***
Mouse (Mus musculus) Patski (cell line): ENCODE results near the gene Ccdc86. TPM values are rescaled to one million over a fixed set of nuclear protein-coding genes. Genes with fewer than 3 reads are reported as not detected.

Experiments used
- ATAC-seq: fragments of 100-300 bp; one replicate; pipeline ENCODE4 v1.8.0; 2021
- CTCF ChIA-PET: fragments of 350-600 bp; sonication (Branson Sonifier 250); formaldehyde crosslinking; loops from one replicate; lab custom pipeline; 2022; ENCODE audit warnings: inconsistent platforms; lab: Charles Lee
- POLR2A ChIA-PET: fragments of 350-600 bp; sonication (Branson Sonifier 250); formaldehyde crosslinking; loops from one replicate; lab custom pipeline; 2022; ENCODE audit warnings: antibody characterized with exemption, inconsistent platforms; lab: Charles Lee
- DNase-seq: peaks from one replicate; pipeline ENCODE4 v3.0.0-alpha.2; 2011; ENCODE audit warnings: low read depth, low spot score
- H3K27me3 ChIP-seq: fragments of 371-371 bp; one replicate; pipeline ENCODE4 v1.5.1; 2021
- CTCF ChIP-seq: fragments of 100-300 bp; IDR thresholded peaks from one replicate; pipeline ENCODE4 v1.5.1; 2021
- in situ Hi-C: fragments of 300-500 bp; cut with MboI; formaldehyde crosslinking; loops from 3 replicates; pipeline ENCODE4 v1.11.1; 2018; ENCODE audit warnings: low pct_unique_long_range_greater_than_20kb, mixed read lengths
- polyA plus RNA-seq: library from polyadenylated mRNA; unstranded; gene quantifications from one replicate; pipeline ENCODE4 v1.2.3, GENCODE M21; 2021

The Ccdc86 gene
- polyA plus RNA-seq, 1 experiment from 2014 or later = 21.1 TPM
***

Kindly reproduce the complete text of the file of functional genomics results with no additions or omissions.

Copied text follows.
Mouse (Mus musculus) Patski (cell line): ENCODE results near the gene Ccdc86. TPM values are rescaled to one million over a fixed set of nuclear protein-coding genes. Genes with fewer than 3 reads are reported as not detected.

Experiments used
- ATAC-seq: fragments of 100-300 bp; one replicate; pipeline ENCODE4 v1.8.0; 2021
- CTCF ChIA-PET: fragments of 350-600 bp; sonication (Branson Sonifier 250); formaldehyde crosslinking; loops from one replicate; lab custom pipeline; 2022; ENCODE audit warnings: inconsistent platforms; lab: Charles Lee
- POLR2A ChIA-PET: fragments of 350-600 bp; sonication (Branson Sonifier 250); formaldehyde crosslinking; loops from one replicate; lab custom pipeline; 2022; ENCODE audit warnings: antibody characterized with exemption, inconsistent platforms; lab: Charles Lee
- DNase-seq: peaks from one replicate; pipeline ENCODE4 v3.0.0-alpha.2; 2011; ENCODE audit warnings: low read depth, low spot score
- H3K27me3 ChIP-seq: fragments of 371-371 bp; one replicate; pipeline ENCODE4 v1.5.1; 2021
- CTCF ChIP-seq: fragments of 100-300 bp; IDR thresholded peaks from one replicate; pipeline ENCODE4 v1.5.1; 2021
- in situ Hi-C: fragments of 300-500 bp; cut with MboI; formaldehyde crosslinking; loops from 3 replicates; pipeline ENCODE4 v1.11.1; 2018; ENCODE audit warnings: low pct_unique_long_range_greater_than_20kb, mixed read lengths
- polyA plus RNA-seq: library from polyadenylated mRNA; unstranded; gene quantifications from one replicate; pipeline ENCODE4 v1.2.3, GENCODE M21; 2021

The Ccdc86 gene
- polyA plus RNA-seq, 1 experiment from 2014 or later = 21.1 TPM